A fun, low-tech summer adventure.

UNPLUGGED

The spoiled son of a Silicon Valley tech magnate is forced to spend the summer at a wellness retreat with no meat and no phones—and something fishy going on behind the scenes.

The last thing 12-year-old Jett Baranov wants to do is meditate at the cultlike Oasis of Mind and Body Wellness in Arkansas. He reluctantly befriends some of the other kids after Grace Atwater, an Oasis poster child, finds a strange lizard. Together with Tyrell Karrigan, who suffers constant allergies, and Brooklynne Feldman, who actively avoids the retreat’s activities, Grace and Jett care for the lizard and start making secret trips to the nearest town. They discover an eccentric gangster’s mansion and learn that everything might not be completely peaceful at the Oasis. The pieces come together in a mystery that touches, a bit incongruously, on the supernatural. Jett and his friends jump in to save the largely out-of-touch or even downright neglectful adults in an exciting climax of fireworks and alligators. The major detraction from this fun romp is the fact that none of the characters are particularly likable: The main cast of children includes a spoiled brat, a goody-two-shoes, and a doormat. Jett matures a little over the course of the story but not enough to make the indulged billionaire’s son truly sympathetic. Characters default to White.

A fun, low-tech summer adventure. (Fiction. 8-13)

Pub Date: Jan. 5, 2021

ISBN: 978-0-06-279889-3

Page Count: 336

Publisher: Balzer + Bray/HarperCollins

Review Posted Online: Oct. 22, 2020

Kirkus Reviews Issue: Nov. 15, 2020

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With Ivan’s movie out this year from Disney, expect great interest—it will be richly rewarded.

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THE ONE AND ONLY BOB

Tiny, sassy Bob the dog, friend of The One and Only Ivan (2012), returns to tell his tale.

Wisecracking Bob, who is a little bit Chihuahua among other things, now lives with his girl, Julia, and her parents. Happily, her father works at Wildworld Zoological Park and Sanctuary, the zoo where Bob’s two best friends, Ivan the gorilla and Ruby the elephant, live, so Bob gets to visit and catch up with them regularly. Due to an early betrayal, Bob doesn’t trust humans (most humans are good only for their thumbs); he fears he’s going soft living with Julia, and he’s certain he is a Bad Dog—as in “not a good representative of my species.” On a visit to the zoo with a storm threatening, Bob accidentally falls into the gorilla enclosure just as a tornado strikes. So that’s what it’s like to fly. In the storm’s aftermath, Bob proves to everyone (and finally himself) that there is a big heart in that tiny chest…and a brave one too. With this companion, Applegate picks up where her Newbery Medal winner left off, and fans will be overjoyed to ride along in the head of lovable, self-deprecating Bob on his storm-tossed adventure. His wry doggy observations and attitude are pitch perfect (augmented by the canine glossary and Castelao’s picture dictionary of dog postures found in the frontmatter). Gorilla Ivan described Julia as having straight, black hair in the previous title, and Castelao's illustrations in that volume showed her as pale-skinned. (Finished art not available for review.)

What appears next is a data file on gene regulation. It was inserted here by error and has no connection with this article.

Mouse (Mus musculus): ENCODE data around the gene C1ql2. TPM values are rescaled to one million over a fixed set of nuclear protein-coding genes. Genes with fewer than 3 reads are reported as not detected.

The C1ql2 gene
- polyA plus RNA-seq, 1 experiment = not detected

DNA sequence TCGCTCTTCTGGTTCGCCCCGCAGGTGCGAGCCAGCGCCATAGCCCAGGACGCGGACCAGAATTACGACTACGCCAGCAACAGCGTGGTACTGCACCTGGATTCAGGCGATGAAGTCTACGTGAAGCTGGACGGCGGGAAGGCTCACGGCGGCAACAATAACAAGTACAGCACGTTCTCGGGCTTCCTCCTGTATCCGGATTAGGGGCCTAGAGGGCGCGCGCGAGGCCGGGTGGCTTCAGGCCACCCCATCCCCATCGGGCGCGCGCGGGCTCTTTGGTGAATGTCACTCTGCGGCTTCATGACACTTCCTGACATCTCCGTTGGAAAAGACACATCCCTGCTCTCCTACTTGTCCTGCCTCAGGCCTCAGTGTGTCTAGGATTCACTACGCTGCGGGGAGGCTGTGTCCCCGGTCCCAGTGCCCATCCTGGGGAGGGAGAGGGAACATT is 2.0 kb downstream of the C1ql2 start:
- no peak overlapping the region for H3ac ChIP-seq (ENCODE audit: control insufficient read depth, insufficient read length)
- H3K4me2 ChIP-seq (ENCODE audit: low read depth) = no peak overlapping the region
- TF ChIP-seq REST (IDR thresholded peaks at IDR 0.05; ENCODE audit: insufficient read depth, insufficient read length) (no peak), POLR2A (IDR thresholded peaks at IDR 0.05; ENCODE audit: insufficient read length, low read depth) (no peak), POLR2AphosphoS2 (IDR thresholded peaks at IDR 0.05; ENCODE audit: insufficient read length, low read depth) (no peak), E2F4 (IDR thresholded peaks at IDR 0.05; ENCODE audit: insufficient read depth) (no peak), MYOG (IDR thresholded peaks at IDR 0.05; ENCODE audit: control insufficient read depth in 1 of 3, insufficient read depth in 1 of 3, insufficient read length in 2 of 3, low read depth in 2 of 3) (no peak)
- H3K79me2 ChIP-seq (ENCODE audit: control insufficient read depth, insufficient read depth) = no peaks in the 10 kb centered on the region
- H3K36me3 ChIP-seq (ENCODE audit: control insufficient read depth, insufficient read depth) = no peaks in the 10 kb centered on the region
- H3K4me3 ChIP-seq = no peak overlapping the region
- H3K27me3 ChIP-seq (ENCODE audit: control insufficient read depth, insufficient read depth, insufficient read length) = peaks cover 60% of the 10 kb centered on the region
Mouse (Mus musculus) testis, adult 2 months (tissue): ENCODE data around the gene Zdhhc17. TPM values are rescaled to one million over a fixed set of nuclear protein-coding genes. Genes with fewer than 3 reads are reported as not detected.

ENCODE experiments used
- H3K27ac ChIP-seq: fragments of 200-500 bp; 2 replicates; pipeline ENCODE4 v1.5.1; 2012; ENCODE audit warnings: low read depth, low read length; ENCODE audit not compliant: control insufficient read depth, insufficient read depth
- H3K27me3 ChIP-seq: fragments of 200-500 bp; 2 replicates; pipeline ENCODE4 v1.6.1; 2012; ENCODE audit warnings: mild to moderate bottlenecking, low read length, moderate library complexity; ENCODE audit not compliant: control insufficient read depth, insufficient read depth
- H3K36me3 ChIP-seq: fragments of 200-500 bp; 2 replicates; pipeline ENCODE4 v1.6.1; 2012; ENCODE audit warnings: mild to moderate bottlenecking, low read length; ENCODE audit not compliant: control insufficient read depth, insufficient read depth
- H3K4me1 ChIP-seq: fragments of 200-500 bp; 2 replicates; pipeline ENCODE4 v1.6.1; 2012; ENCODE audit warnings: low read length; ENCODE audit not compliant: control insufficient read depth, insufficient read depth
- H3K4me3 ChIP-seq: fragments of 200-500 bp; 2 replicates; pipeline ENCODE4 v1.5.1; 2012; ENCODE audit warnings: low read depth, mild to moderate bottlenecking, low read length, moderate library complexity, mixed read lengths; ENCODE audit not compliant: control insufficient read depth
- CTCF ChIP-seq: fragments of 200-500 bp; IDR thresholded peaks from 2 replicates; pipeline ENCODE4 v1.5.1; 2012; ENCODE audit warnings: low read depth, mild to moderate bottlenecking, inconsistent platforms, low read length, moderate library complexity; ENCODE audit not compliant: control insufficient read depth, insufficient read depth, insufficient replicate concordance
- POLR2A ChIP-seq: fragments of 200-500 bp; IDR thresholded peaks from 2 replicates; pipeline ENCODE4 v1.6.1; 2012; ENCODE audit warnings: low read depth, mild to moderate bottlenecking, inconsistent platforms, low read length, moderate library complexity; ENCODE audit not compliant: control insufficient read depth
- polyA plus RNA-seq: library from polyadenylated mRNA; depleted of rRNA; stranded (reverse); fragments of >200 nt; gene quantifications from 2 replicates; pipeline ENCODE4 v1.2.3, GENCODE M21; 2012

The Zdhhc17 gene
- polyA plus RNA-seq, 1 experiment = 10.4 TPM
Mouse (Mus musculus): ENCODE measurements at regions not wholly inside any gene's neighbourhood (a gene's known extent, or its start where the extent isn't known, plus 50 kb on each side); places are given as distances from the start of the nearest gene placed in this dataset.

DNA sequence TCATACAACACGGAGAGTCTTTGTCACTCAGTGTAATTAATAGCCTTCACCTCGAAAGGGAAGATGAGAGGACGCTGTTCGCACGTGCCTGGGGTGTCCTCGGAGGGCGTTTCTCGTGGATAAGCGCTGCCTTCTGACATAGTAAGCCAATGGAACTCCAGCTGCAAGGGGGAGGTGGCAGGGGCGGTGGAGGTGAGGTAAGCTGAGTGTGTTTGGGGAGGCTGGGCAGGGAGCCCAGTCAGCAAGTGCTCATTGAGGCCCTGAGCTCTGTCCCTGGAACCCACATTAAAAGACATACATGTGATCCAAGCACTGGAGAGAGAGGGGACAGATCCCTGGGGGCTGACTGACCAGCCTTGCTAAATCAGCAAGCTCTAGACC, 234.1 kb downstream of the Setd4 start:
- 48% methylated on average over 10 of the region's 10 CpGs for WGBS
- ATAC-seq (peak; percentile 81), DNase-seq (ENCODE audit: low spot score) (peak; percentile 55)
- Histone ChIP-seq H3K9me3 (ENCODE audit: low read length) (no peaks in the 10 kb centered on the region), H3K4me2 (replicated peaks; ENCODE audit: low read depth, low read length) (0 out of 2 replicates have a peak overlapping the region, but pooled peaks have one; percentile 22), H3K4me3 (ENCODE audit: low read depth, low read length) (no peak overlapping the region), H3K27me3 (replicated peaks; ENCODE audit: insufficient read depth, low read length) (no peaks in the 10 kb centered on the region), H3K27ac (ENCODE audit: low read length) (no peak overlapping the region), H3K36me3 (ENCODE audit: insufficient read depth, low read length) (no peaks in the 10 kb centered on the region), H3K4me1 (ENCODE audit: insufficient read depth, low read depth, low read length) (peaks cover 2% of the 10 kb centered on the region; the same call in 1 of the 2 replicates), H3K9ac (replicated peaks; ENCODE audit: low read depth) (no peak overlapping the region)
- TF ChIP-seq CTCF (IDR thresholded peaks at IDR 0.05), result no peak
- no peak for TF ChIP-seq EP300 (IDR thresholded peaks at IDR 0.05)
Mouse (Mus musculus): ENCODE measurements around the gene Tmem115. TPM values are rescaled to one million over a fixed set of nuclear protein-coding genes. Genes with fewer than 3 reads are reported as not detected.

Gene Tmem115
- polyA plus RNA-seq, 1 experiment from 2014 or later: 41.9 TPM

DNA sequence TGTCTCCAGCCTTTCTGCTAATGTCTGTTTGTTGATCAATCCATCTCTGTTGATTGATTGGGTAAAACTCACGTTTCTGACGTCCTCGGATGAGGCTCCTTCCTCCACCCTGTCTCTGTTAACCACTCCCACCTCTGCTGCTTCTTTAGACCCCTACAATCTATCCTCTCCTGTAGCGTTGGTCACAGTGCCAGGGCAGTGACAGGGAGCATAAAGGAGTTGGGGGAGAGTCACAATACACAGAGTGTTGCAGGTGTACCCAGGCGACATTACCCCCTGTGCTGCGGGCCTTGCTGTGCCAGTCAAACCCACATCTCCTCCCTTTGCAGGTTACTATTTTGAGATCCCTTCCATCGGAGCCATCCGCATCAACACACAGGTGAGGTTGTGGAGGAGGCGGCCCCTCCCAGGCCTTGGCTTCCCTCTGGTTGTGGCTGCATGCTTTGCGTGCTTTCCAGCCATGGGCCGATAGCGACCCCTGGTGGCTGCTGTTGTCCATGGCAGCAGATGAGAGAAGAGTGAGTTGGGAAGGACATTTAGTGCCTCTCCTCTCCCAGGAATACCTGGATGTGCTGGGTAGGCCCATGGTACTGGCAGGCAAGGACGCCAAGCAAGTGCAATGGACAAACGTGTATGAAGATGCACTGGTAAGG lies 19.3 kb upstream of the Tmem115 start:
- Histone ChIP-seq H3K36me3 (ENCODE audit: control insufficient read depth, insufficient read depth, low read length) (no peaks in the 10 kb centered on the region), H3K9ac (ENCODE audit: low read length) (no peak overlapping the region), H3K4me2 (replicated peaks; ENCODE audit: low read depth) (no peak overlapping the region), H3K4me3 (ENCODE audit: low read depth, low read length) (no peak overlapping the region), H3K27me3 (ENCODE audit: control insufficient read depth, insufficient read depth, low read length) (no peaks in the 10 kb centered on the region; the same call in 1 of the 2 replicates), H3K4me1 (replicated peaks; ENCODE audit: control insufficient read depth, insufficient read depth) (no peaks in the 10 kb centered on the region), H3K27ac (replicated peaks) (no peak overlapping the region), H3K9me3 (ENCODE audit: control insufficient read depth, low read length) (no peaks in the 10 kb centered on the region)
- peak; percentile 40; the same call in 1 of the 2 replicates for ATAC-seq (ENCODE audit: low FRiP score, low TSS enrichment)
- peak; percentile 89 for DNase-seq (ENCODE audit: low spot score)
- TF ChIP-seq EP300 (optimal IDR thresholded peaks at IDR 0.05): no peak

With Ivan’s movie out this year from Disney, expect great interest—it will be richly rewarded. (afterword) (Fiction. 8-12)

Pub Date: May 5, 2020

ISBN: 978-0-06-299131-7

Page Count: 352

Publisher: Harper/HarperCollins

Review Posted Online: March 25, 2020

Kirkus Reviews Issue: April 15, 2020

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This engaging, heartwarming story does everything one can ask of a book, and then some.

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WHEN STARS ARE SCATTERED

A Somali boy living in a refugee camp in Kenya tries to make a future for himself and his brother in this near memoir interpreted as a graphic novel by collaborator Jamieson.

Omar Mohamed lives in Dadaab Refugee Camp in Kenya with his younger brother, Hassan, who has a seizure disorder, and Fatuma, an elderly woman assigned to foster them in their parents’ absence. The boys’ father was killed in Somalia’s civil war, prompting them to flee on foot when they were separated from their mother. They desperately hope she is still alive and looking for them, as they are for her. The book covers six years, during which Omar struggles with decisions about attending school and how much hope to have about opportunities to resettle in a new land, like the United States. Through Omar’s journey, and those of his friends and family members, readers get a close, powerful view of the trauma and uncertainty that attend life as a refugee as well as the faith, love, and support from unexpected quarters that get people through it. Jamieson’s characteristically endearing art, warmly colored by Geddy, perfectly complements Omar’s story, conjuring memorable and sympathetic characters who will stay with readers long after they close the book. Photographs of the brothers and an afterword provide historical context; Mohamed and Jamieson each contribute an author’s note.

This engaging, heartwarming story does everything one can ask of a book, and then some. (Graphic memoir. 9-13)

Pub Date: April 14, 2020

ISBN: 978-0-525-55391-5

Page Count: 264

Publisher: Dial Books

Review Posted Online: Jan. 26, 2020

Kirkus Reviews Issue: Feb. 15, 2020

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